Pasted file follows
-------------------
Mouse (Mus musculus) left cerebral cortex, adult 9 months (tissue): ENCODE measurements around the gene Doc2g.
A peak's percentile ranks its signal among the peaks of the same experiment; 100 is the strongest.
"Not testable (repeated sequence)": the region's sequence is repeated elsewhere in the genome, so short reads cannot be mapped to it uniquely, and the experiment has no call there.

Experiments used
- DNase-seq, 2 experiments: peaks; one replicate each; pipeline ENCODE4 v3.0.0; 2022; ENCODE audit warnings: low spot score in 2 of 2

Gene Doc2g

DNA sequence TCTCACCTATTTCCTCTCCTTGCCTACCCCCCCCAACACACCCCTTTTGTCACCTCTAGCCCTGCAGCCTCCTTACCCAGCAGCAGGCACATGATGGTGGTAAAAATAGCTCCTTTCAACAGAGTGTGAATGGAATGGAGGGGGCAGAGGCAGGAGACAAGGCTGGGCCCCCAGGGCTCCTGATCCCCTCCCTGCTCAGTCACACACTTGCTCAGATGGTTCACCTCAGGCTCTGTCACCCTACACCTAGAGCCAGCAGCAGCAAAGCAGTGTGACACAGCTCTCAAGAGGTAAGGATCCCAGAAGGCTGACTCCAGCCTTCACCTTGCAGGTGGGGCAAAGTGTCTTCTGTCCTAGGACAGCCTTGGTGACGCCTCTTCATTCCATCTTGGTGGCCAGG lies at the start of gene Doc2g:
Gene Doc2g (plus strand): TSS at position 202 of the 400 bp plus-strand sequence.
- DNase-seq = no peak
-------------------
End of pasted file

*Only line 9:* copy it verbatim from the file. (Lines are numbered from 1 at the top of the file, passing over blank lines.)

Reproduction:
- DNase-seq = no peak